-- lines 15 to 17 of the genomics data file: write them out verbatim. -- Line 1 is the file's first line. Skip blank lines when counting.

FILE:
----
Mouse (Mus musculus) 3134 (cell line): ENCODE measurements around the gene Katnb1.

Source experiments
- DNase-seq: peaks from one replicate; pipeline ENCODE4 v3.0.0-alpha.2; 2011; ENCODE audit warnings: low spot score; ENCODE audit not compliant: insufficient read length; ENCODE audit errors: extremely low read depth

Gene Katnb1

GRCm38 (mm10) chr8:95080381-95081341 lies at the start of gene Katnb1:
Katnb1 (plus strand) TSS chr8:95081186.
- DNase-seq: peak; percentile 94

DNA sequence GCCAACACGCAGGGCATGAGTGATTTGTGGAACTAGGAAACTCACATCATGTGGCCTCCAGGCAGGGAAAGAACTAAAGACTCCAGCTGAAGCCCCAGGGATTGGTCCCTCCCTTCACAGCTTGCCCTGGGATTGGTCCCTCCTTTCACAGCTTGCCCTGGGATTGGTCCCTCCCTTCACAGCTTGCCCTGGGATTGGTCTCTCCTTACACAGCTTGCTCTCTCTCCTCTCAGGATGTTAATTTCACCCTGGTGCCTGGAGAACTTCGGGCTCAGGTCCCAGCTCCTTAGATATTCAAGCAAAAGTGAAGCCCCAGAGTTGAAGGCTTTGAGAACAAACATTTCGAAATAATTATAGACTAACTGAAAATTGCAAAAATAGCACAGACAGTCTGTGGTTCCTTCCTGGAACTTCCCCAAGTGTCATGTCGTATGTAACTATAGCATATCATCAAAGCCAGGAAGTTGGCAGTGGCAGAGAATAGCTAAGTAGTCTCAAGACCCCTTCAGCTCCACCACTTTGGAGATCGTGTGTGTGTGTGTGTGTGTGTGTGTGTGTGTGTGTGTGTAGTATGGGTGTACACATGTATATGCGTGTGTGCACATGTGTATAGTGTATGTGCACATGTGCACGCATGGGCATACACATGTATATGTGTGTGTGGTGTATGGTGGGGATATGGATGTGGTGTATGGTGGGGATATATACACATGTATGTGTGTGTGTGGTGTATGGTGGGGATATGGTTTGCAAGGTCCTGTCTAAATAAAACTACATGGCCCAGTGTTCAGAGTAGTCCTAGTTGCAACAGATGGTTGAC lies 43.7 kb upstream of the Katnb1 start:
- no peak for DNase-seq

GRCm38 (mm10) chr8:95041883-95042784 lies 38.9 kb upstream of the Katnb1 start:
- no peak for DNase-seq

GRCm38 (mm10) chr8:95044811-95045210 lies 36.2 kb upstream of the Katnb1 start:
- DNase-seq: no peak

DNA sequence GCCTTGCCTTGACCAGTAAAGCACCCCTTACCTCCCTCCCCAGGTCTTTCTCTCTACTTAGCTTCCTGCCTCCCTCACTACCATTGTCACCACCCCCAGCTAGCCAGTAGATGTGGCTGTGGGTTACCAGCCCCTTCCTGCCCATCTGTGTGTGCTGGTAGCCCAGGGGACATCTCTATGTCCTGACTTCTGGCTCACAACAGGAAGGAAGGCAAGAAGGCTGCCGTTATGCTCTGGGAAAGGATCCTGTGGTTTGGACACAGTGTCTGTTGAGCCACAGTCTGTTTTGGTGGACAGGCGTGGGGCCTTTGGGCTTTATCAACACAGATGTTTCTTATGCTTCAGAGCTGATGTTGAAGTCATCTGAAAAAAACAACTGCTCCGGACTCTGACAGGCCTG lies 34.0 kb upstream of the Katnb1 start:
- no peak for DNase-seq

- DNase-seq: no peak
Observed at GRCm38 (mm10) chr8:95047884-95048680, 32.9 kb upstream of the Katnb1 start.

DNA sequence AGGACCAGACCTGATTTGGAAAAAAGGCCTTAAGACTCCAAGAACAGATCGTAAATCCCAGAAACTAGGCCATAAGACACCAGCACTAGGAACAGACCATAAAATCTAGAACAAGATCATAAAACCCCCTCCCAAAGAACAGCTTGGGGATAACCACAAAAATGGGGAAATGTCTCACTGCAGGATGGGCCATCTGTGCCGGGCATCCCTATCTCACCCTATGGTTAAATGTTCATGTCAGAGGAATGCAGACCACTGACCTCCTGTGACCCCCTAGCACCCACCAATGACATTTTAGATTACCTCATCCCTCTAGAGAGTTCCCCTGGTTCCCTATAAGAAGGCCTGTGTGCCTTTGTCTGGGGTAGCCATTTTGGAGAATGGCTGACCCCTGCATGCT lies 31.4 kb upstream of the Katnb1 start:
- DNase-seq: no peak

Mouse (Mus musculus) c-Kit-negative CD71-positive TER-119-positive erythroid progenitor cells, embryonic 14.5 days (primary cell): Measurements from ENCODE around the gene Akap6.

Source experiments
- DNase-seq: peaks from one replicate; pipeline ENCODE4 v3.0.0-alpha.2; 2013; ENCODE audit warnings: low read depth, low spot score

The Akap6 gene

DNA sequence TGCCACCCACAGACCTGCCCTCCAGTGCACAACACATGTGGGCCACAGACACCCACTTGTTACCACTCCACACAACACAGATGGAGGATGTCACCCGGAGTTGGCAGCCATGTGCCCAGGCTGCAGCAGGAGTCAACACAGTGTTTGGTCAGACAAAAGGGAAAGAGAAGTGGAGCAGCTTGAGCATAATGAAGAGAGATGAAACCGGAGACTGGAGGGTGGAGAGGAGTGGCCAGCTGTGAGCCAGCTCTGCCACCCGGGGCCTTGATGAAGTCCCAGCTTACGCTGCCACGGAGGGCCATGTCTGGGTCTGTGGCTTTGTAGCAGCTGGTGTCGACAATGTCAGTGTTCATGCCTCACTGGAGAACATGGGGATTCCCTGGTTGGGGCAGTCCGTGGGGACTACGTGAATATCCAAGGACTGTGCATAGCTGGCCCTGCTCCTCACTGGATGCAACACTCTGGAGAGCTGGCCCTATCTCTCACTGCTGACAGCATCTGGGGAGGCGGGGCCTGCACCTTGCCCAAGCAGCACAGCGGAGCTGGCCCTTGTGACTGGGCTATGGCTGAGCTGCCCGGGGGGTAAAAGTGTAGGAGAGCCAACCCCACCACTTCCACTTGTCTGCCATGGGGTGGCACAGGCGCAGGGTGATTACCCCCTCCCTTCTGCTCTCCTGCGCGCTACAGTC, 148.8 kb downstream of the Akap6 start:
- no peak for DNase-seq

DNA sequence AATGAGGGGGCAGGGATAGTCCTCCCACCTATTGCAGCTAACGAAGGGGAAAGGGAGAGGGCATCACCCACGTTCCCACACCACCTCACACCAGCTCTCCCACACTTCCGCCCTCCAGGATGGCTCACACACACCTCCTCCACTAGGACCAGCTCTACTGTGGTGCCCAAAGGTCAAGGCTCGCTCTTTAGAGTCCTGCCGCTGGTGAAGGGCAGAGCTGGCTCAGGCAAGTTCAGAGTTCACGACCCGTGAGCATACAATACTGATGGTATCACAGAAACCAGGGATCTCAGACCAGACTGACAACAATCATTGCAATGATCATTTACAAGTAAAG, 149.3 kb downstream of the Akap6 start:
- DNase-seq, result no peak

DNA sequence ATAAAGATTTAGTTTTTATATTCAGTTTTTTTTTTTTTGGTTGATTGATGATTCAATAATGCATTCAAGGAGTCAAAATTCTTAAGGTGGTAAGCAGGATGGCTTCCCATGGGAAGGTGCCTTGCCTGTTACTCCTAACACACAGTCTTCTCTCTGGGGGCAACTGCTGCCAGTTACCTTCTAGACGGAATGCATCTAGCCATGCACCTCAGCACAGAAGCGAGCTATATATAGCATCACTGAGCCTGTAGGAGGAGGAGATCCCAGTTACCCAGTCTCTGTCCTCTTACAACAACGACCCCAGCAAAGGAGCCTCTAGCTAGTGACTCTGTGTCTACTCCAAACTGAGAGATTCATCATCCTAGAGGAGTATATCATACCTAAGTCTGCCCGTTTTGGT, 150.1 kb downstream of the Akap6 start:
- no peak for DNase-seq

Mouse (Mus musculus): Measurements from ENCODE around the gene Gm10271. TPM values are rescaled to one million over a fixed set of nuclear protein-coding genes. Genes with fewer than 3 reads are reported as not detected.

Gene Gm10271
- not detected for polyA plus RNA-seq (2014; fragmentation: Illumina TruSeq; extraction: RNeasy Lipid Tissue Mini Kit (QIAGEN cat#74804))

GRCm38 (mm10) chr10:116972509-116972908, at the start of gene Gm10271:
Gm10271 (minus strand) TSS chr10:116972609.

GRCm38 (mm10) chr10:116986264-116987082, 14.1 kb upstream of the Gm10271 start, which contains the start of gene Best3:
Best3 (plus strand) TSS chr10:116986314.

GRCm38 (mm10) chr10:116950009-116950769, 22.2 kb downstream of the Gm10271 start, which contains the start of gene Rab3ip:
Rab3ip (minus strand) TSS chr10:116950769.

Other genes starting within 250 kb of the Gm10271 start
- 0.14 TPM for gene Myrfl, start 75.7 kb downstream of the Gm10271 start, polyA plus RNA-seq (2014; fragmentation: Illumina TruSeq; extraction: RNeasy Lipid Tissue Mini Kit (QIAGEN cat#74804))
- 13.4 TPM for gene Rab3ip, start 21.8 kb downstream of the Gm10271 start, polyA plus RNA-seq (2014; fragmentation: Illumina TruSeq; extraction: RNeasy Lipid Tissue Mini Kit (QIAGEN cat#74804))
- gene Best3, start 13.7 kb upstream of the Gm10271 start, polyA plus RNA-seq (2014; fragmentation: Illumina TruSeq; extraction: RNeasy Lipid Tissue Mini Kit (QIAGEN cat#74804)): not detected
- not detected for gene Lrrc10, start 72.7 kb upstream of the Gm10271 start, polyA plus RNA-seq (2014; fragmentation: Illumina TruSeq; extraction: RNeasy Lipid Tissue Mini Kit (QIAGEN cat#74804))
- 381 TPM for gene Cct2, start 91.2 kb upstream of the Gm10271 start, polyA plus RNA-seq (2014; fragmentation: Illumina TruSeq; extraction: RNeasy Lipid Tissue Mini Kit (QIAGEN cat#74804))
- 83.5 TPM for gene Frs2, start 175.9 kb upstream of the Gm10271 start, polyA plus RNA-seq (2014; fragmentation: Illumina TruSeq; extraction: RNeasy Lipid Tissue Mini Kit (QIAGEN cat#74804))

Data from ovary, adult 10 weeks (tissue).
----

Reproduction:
- no peak for DNase-seq

- DNase-seq: no peak
Observed at GRCm38 (mm10) chr8:95047884-95048680, 32.9 kb upstream of the Katnb1 start.